Chendi Ni is a quantitative strategist within Goldman Sachs' strats group who started his investment banking career in July last year. He is also one of only two Goldman Sachs' employees to nail his colors to the mast of Donald Trump's campaign to be president.
Admittedly, Ni's colors aren't especially flamboyant. He donated a mere $40 towards Trump in June, according to records on the Federal Election Commission. Ni's contribution brings the money Goldman employees have donated to Trump to a 'grand' total of $574. The other donor, in case you're wondering is Luke Thorburn, a financial adviser who was suspended for starting a website selling ‘Make America Great Again’ pro-Trump caps.
Goldman's upper management has long been pro-Clinton, but the bank took a formal stance against Trump in September by banning its senior employees from donating to his campaign. Based on donations, Ni is therefore in a tiny Trump-favoring minority at Goldman, where the majority has donated $201,206 towards Hilary Clinton's campaign. Clinton donors include Laura Blankfein - CEO Lloyd Blankfein’s wife, Colleen Foster, the global head of commodities, and Jonny Fine, head of investment grade syndicate.
It's not just Goldman. Trump supporters are in the minority at most large Wall Street banks. Three people at Deutsche Bank have donated just $554 to his campaign, for example. Among them is Stefan James, a managing director and head of corporate banking coverage. Five people at Credit Suisse gave a total of $333 to Trump's campaign. The most senior of these is John Slonieski, who was a managing director and head of consumer and vehicle asset finance. He's now a sector manager at hedge fund Candlewood Investment Management.
Outside of the big banks Anthony Scaramucci, founder of hedge fund SkyBridge Capital, is a supporter of Trump. John Paulson attended a Trump $50k a head fundraiser in June. Andy Beal, a billionaire banker, is reportedly behind the pro-Trump spin-off campaign titled, 'Save America From Its Government.'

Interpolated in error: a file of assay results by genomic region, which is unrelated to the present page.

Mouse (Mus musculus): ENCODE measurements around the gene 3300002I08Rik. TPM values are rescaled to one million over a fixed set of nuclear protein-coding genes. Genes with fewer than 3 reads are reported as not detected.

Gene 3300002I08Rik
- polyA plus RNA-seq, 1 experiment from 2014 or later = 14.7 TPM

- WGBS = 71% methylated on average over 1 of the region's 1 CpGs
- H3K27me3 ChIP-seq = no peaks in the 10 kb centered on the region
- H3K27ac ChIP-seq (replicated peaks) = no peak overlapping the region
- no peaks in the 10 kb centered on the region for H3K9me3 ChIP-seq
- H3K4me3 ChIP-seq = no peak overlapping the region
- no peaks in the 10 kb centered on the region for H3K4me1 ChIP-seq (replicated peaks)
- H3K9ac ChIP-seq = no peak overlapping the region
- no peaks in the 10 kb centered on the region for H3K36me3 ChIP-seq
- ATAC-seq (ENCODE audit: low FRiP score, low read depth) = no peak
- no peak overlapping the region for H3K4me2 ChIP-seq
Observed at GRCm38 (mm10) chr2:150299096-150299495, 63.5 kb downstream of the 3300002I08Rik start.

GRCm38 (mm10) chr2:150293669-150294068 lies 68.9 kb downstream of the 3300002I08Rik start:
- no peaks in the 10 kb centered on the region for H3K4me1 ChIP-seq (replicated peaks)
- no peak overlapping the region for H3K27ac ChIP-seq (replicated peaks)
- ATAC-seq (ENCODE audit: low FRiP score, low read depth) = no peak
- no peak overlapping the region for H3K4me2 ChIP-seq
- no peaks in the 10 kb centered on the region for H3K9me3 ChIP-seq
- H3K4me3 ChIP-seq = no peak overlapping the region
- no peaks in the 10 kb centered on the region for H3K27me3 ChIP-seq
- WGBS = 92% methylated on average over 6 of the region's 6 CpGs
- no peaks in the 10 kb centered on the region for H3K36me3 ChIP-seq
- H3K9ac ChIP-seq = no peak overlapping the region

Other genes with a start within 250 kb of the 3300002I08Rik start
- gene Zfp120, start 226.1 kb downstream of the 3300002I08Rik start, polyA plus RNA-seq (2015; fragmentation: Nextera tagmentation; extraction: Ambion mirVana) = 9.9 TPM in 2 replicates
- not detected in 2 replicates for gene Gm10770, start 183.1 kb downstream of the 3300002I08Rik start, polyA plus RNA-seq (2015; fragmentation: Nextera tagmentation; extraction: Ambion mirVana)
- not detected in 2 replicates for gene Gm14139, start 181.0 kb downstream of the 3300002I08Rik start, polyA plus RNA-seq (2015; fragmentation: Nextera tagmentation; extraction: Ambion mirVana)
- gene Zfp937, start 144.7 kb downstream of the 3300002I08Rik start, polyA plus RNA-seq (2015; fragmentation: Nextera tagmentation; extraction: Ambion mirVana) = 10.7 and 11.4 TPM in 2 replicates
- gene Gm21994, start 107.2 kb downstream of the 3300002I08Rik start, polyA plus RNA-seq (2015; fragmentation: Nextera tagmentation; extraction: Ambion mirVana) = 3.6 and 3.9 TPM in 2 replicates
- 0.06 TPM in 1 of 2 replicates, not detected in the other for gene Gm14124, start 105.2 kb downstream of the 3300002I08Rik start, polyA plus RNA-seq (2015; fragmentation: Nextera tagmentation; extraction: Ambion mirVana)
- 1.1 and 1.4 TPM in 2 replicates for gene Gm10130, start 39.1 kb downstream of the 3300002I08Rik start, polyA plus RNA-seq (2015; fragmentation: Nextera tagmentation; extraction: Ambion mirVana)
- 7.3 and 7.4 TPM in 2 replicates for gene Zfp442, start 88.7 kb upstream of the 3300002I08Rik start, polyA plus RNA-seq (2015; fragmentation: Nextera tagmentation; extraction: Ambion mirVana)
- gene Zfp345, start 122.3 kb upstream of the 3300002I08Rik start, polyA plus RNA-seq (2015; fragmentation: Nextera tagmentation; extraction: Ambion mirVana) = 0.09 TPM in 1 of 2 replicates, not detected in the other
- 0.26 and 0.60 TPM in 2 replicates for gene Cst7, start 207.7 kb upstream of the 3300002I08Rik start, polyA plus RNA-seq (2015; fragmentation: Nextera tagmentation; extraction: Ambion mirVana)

Supporting Trump on Wall Street is fast-becoming the U.S. equivalent of being a Brexiteer in the City of London. Things didn't work out for London bankers who supported the Remain campaign, and it's possible that Trump is moving from the position of outsider to contender as Clinton's lead has now been cut to a mere 1.5 points.
What should you do if you're a Wall Street banker who's pro-Trump? Stay low key, seems to be the answer. “Most people on Wall Street tend to keep their political views very close to their chest,” says Chris White, a former managing director at Goldman Sachs who now runs his own capital markets consultancy ViableMkts. “Trump is polarising, so I don’t think anyone is middle of the road now.”
"The markets are clearly showing that they favor a Hillary win," adds Mark Franczyk, a former executive director at J.P Morgan who now runs his own food blog. "With that clearly indicated in trading, to say you’re pro-Trump is to conjure up all of the nasty baggage like the racism, misogyny and isolationism. I think most are smart enough to keep that to themselves."
Photo: Donald Trump speaking at CPAC 2011 in Washington, D.C. by Gage Skidmore licensed under CC BY-SA 2.0